Tridivesh Singh Maini - Report Published

Tridivesh Singh Maini
Tridivesh Singh Maini is a New Delhi based Policy Analyst, and has worked earlier with The Observer Research Foundation, New Delhi, the Institute of South Asian Studies, Singapore, and The Indian Express, New Delhi. He is a visiting fellow with The Jindal School of International Affairs, OP Jindal Global University, Sonipat, Haryana, and an Asia Society India-Pakistan Regional Young Leaders Initiative (IPRYLI) Fellow (2013-2014). His research interests include Indo-Pak relations, the role of border states in India's foreign policy and the New Silk Road.

Tridivesh Singh Maini is a New Delhi based Policy Analyst. He is a visiting fellow with The Jindal School of International Affairs, OP Jindal Global University, Sonipat, Haryana, and an Asia Society India-Pakistan Regional Young Leaders Initiative (IPRYLI) Fellow (2013-2014). His research interests include Indo-Pak relations, the role of border states in India's foreign policy and the New Silk Road. Maini is a regular contributor for The Friday Times (Lahore) and The Diplomat.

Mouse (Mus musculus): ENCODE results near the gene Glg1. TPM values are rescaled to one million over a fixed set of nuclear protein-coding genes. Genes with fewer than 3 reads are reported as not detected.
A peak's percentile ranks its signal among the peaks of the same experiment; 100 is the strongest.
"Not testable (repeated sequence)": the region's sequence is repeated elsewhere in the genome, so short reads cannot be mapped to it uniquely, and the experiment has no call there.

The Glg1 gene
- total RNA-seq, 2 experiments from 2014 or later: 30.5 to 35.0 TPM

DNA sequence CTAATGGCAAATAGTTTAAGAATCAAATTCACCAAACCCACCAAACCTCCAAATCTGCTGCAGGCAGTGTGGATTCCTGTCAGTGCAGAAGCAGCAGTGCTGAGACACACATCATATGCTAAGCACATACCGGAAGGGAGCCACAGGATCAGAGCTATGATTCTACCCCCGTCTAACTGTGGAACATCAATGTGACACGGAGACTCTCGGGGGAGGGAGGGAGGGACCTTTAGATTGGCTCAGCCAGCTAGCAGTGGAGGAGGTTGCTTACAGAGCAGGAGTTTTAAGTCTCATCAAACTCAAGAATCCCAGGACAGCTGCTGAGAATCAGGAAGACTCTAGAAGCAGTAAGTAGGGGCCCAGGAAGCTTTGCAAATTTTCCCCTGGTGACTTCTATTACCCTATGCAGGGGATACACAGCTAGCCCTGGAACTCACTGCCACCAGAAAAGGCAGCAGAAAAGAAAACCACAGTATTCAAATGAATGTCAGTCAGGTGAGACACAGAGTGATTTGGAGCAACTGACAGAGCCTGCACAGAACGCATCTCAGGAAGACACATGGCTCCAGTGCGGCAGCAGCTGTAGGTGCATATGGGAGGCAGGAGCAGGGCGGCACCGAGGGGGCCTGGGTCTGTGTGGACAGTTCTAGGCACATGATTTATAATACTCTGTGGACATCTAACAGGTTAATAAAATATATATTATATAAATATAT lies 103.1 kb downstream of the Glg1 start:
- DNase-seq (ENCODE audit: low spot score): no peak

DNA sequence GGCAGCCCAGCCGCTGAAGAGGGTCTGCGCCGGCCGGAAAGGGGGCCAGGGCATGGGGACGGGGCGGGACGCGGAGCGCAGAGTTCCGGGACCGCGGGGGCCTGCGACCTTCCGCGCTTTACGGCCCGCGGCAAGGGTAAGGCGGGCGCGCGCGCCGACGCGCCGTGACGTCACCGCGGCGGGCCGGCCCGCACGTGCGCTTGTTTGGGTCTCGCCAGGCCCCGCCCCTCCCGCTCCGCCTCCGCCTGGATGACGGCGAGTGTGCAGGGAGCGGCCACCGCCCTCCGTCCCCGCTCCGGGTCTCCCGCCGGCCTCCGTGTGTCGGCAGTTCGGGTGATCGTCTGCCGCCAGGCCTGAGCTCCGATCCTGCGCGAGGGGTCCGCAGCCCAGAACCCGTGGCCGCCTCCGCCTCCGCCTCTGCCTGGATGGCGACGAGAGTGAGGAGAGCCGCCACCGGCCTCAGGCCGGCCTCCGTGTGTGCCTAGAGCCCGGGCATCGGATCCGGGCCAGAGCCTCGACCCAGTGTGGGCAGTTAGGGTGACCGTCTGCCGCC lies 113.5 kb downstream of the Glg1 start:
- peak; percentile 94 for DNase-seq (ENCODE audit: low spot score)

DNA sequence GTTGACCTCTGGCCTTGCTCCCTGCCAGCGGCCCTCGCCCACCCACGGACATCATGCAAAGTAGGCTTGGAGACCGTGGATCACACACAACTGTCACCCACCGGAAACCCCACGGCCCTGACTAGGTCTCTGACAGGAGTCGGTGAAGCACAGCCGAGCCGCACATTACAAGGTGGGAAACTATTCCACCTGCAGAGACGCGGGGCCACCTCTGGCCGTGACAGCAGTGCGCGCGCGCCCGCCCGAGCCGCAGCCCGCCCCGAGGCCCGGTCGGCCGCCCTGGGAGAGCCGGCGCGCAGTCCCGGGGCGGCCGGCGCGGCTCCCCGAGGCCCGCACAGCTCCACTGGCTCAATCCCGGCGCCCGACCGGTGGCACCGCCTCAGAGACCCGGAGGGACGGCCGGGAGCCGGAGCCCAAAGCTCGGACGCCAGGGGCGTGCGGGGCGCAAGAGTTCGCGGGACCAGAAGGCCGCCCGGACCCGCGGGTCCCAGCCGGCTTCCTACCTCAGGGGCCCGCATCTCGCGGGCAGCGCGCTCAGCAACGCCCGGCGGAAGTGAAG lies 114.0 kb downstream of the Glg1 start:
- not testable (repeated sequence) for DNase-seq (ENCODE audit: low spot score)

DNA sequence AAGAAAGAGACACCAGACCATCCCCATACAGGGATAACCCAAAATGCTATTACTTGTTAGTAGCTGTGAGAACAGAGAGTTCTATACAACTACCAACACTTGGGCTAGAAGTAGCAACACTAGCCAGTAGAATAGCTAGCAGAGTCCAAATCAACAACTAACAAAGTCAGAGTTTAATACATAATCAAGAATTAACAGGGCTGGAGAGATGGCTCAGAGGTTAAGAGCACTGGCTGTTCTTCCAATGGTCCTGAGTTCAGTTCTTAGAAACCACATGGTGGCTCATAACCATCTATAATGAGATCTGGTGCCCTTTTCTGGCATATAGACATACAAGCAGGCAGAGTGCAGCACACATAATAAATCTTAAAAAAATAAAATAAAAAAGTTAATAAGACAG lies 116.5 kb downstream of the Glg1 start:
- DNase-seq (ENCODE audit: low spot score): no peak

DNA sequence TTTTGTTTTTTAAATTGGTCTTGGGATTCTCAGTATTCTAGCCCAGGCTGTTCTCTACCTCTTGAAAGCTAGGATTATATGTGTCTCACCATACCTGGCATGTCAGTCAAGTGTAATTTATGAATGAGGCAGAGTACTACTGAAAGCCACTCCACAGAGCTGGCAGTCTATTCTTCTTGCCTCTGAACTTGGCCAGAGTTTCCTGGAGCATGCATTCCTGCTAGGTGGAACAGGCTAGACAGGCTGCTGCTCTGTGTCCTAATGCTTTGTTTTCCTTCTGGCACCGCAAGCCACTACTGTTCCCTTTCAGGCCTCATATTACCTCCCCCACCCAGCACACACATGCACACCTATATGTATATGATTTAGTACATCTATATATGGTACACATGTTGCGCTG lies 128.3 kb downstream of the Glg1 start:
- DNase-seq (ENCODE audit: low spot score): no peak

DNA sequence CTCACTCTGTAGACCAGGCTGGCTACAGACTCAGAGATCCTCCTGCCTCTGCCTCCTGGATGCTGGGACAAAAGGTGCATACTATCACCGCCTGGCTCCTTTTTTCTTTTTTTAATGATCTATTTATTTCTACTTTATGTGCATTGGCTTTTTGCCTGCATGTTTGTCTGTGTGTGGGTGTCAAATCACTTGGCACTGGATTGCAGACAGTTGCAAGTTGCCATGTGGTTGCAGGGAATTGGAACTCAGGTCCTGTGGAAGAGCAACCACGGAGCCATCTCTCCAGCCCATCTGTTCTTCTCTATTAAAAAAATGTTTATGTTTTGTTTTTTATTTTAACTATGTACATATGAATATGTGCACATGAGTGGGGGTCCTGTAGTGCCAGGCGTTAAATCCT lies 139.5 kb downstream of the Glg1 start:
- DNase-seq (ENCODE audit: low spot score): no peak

Maini has worked earlier with The Observer Research Foundation, New Delhi, the Institute of South Asian Studies, Singapore; and The Indian Express, New Delhi. While working with The Indian Express, Maini wrote a weekly column, 'Printline Pakistan'.

He authored ‘South Asian Cooperation and the Role of the Punjabs’, and co-authored ‘Humanity Amidst Insanity: Hope During and After the Indo-Pak Partition’ with Tahir Malik and Ali Farooq Malik. Maini is also one of the editors of ‘Warriors after War: Indian and Pakistani Retired Military Leaders Reflect on Relations between the Two countries, Past Present and Future’, published by Peter Lang (2011).

Research :

As a Public Policy Scholar at The Hindu Centre, Maini will analyse whether the increasing intervention of states in foreign policy is detrimental to national interest. For a while now, India’s relations with the outside world – including the neighbourhood – have been dominated by the discourse emanating from New Delhi. In the past few years, this has begun to change for a number of reasons; the increasing power of regional satraps, the liberalisation of the economy in 1991 and coalition politics. Apart from an in-depth analysis of the changing role of states in foreign policy, the project will study examples from other parts of the world, and attempt to draw lessons from countries where sub-national participation in foreign policy is encouraged by federal governments.

Read Policy Report ' Gujarat, Rajasthan and Punjab: The Need for a Border States Group' here.

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